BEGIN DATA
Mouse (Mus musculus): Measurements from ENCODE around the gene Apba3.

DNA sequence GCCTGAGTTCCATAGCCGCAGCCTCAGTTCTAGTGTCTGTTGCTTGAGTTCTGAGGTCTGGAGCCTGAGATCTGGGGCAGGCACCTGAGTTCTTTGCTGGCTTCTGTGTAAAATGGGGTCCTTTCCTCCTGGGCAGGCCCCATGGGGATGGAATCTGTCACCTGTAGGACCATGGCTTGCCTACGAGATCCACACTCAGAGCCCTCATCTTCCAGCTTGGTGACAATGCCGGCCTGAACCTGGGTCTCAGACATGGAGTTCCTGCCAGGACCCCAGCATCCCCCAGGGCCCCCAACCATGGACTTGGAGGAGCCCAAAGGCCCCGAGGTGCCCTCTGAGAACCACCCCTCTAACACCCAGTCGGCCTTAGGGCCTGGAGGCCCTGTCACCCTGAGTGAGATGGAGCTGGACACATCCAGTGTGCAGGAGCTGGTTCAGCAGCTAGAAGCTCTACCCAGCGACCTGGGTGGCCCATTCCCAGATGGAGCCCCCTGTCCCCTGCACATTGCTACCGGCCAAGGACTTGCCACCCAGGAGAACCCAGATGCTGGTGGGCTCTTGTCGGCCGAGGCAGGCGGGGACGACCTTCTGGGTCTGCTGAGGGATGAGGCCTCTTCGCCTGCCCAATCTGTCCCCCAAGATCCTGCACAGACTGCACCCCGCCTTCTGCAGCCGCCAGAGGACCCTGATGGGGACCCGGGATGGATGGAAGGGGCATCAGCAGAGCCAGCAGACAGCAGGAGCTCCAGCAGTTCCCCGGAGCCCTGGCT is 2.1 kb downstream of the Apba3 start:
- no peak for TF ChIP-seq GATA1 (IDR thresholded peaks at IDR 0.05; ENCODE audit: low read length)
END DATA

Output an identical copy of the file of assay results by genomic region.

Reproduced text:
Mouse (Mus musculus): Measurements from ENCODE around the gene Apba3.

DNA sequence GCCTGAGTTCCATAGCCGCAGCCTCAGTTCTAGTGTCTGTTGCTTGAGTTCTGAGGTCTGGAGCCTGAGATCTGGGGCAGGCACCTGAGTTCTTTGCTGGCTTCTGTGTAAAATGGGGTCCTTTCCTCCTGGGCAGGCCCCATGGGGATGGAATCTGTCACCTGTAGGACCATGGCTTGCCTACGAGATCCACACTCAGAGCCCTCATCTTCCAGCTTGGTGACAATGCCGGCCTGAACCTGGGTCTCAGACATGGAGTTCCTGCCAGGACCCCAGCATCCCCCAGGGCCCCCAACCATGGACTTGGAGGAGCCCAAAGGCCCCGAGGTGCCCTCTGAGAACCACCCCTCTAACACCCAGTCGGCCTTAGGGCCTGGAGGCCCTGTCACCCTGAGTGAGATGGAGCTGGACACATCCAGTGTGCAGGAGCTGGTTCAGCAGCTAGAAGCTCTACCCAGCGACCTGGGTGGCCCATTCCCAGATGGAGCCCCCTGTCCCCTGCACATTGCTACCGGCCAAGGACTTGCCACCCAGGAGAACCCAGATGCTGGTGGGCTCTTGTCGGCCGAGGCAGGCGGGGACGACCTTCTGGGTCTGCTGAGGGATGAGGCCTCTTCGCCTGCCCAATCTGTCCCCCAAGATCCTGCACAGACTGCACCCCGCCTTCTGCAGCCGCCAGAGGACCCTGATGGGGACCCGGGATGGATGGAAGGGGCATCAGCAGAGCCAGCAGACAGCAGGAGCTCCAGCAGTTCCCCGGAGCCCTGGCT is 2.1 kb downstream of the Apba3 start:
- no peak for TF ChIP-seq GATA1 (IDR thresholded peaks at IDR 0.05; ENCODE audit: low read length)